Statistics- Test 2
Terms in this set (38)
binomial distribution formulas
var (sigma ^2)=n
std dev (sigma)= sqrt(n
range rule of thumb
max/min usual= mu+-2 sigma
values are spread evenly over the range of probabilities
graph of a continuous prob. dist. MUST SATISFY
1.the total area under the curve =1
2. every point on the curve must have a vertical height>0
Za denotes the z score with an area of (a) to its right
sampling dist. of a statistic
the dist. of all values of the statistic when ALL possible samples of the same size (n) are taken from the same population
target (equal) the value of the population mean.
the dist. of the sample means tends to be a normal dist.
target the value of the population var.
the dist of the sample var. tends to be a dist. skewed right
target the value of the pop. proportion.
tends to be a normal dist.
proportion of successes
p^ (p hat)= X/n= (# successes/total # of observations)
p= population proportion
p^= sample proportion
*target the population parameter
*better in estimating the population parameter
*do NOT target the population parameter
*the bias with stdev is relatively small in large samples so (s) is often used to estimate.
Central Limit Theorem
1.distribution of sample xbar will, as sample size increases, approach a normal dist.
2.the mean of the sample means is the population mean (mu)
3. stdev of all sample means is sigma/sqrt(n)
central limit rules
1.for sample sizes (n) larger than 30, the dist. of the sample mean can be approx. by a normal. dist.
2. if the original population is normally dist. then for any sample size (n) the means will be normally dist.
standard deviation of sample means
Normal quantile plot
x= original data value
y= corresponding z score
procedure for determining sample data is from a Normally Dist. Population.
1. construct histogram (looking for general bell shape)
2. identify outliers (reject if there is more than one)
3. generate a normal quantile plot. (are the points reasonably in a straight line)
Normal Quantile Plot (manual construction)
1. sort values lowest to highest
2. using (n) calculate 1/2n, 3/2n, 5/2n, 7/2n, 9/2n .... etc
3. find z scores corresponding to cumulative left area of those vlaues.
4. plot x (original data) and y (z scores) on graph. look for line.
Approximating a Binomial Dist. with a Normal dist.
1. np>=5, nq>=5
2. find mu=np, sigma=sqrt(npq)
3. find values +- 0.5 from x.
4. determine if x is included in the probability.
"at least" (includes 235 and above): to the right of 234.5
"more than" (doesn't includes 235): to the right of 235.5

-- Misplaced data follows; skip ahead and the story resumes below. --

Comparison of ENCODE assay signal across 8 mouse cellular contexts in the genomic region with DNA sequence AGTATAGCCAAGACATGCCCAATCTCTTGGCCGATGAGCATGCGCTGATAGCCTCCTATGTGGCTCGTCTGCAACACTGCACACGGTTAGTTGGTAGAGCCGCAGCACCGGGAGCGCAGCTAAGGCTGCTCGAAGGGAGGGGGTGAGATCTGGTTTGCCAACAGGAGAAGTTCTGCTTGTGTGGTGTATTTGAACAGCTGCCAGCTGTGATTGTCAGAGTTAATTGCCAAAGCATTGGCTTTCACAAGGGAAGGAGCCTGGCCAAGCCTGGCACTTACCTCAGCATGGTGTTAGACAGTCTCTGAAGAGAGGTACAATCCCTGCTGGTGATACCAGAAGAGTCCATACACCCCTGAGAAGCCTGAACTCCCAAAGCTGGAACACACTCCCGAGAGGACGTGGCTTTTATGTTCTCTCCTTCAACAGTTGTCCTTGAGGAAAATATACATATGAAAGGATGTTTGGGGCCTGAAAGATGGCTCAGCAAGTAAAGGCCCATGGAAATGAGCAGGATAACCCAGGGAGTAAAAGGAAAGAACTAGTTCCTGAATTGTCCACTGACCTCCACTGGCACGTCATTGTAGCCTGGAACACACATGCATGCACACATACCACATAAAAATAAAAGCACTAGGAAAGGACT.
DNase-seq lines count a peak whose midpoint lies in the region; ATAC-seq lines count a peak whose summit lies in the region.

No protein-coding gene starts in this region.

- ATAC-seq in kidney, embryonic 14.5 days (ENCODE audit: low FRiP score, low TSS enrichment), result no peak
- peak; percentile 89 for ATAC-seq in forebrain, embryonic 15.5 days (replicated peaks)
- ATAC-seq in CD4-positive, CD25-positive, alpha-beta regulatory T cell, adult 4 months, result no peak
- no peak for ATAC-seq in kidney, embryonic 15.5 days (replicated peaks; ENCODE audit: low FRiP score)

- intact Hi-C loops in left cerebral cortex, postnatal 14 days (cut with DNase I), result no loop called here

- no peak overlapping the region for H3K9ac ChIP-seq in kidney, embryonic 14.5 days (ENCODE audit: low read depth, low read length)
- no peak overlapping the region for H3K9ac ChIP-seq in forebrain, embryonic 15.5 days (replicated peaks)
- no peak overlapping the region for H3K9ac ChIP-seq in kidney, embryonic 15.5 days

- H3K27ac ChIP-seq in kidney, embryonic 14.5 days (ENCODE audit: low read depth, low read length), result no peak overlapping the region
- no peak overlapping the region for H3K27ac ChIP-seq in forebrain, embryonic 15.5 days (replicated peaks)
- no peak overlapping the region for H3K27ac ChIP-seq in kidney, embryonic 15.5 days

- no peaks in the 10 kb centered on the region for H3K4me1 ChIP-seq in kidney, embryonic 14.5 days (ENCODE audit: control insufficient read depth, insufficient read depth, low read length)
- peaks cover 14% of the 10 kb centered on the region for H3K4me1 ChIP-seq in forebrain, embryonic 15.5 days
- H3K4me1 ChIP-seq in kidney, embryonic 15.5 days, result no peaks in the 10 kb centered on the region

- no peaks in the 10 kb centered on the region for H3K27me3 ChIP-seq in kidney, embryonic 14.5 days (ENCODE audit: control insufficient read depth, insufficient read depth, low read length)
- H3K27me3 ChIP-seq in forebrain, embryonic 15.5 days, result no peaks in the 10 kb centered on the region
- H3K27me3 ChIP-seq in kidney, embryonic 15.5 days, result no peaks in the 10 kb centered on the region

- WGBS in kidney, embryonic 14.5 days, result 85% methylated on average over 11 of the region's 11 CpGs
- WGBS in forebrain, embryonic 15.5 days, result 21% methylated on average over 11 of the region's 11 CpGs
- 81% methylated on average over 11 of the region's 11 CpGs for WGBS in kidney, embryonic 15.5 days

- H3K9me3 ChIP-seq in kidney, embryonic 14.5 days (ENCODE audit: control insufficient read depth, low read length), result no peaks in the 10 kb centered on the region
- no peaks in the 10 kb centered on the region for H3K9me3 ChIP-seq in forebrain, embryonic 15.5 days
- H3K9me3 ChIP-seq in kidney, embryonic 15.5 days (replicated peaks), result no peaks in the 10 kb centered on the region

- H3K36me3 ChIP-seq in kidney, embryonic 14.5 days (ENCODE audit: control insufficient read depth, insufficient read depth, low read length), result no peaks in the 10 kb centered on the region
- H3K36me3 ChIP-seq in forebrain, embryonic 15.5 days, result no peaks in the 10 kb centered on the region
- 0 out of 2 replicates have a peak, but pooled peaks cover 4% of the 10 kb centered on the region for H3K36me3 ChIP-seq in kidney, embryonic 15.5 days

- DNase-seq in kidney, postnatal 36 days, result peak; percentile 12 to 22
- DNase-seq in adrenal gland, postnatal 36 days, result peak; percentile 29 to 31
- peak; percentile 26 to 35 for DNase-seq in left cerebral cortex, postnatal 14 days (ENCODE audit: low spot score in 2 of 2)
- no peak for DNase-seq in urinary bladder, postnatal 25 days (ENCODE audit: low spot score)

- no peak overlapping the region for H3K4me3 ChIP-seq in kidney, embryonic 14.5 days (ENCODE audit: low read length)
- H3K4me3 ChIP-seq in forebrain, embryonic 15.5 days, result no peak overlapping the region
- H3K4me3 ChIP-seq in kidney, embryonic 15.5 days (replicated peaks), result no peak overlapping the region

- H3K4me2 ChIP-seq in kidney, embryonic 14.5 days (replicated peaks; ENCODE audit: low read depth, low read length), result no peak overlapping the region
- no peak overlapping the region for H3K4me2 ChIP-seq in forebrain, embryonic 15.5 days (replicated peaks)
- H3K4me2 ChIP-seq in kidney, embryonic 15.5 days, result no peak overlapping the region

"at most" (includes 235 and below): to the left of 235.5
"fewer than" (doesn't includes 235): to the left of 234.5
"exactly": between 234.5 and 235.5
single value used to approximate a population parameter
sample proportion p^
is the best point estimate of the population proportion p
a range of values used to estimate the true value of a population parameter. (abbreviated as CI)
degree of confidence
is the probability 1-alpha that the confidence interval actually contains the population parameter.
common choices 90%, 95%, 99% (alpha=0.10, 0.05, 0.01)
standard z score that distinguished between sample stats that are likely to occur and those that are unlikely.
-a z score associated with a sample proportion has a probability of alpha/2 of falling in the right tail.
common critical values
confidence level 90%- critical value 1.645
confidence level 95%- critical value 1.96
confidence level 99%- critical value 2.575
Margin of Error for proportions
confidence level for estimating a population proportion
p^-E < p < p^ + E
round off rule for estimating confidence interval
round to 3 sig. digits
Constructing a confidence level for p
1. verify np & nq >= 5
2.find critical z values that correspond to confidence level.
3. evaluate the margin of error E=
4. find confidence interval p^ +- E
5. round to 3 sig. figs.
common polling misconception
the population size is usually not a factor in determining the reliability of a poll.
determining sample size
when p^ is unknown use o.5 (p^q^=.25)
round off rule for determining population size
round up the value of (n) to the next larger whole number
Finding point estimate and E from a confidence interval
p^= (upper conf. limit + lower conf. limit)/2
E= (upper conf. limit - lower conf. limit)/2
Constructing a confidence interval
1. verify requirements are satisfied
2. using n-1 degrees of freedom use A3 to find t a/2 value
3. evaluate margin of error E=
4. find the value of x̄ - E and x̄ + E
Choosing appropriate distribution
Normal (Z) dist- σ is known and n>30
use (t) dist.- σ is unknown and n>30
n<= 30 : cannot solve in this course
properties of a Chi dist
-values cannot be negative
-chi-square dist. is different with each # of degrees of freedom
-use table A-4 (represents the cumulative area to the right of the critical value)
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